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as upheld the invocation of the doctrine of promissory estoppel by the Tribunal. Under the circumstances, the contention that the Tribunal does not have powers akin to the writ jurisdiction of this court under Article 226 of the Constitution of India and cannot invoke the doctrine of promissory estoppel, does not merit acceptance. 11. As regards the merits of the said contention, from the record of the case it emerges that at the relevant time when the respondent unit was set up, it intended to .....

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sister concerns, that is, Essar Gujarat, Essar Steel Ltd. and Essar Oil, as a special case only. The fact that the availment of electricity from M/s Essar Power Ltd., by supplying naphtha and natural gas obtained by the respondent at concessional rates, has not been considered as a breach by the appellant prior to 14th November, 2000, that is, when the Condition No.6 of Entry No.255 came to be amended, goes to show that it was with the approval of the Government that the respondent was utilising .....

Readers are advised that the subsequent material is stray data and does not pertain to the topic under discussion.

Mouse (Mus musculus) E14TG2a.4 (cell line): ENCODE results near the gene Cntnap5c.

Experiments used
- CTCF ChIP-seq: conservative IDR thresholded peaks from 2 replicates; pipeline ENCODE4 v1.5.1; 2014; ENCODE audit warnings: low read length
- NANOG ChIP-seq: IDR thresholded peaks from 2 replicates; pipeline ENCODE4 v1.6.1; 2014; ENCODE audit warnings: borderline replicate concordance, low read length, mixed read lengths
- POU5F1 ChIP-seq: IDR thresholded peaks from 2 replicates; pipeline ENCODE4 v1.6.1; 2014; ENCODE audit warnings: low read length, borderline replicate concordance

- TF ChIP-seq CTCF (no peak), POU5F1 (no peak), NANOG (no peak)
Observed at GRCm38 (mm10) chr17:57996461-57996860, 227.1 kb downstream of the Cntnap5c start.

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nt did not intend to provide any incentive to an industry which was an electricity generating industry and that in effect and substance, diversion of naphtha and gas to M/s Essar Power Ltd. defeats the intent of the State Government of not including power generation within the industries which are entitled to incentives under the scheme, does not merit acceptance, inasmuch as, if for the period prior to 14th November, 2000, diversion of naphtha and gas to M/s Essar Power Ltd. does not defeat the .....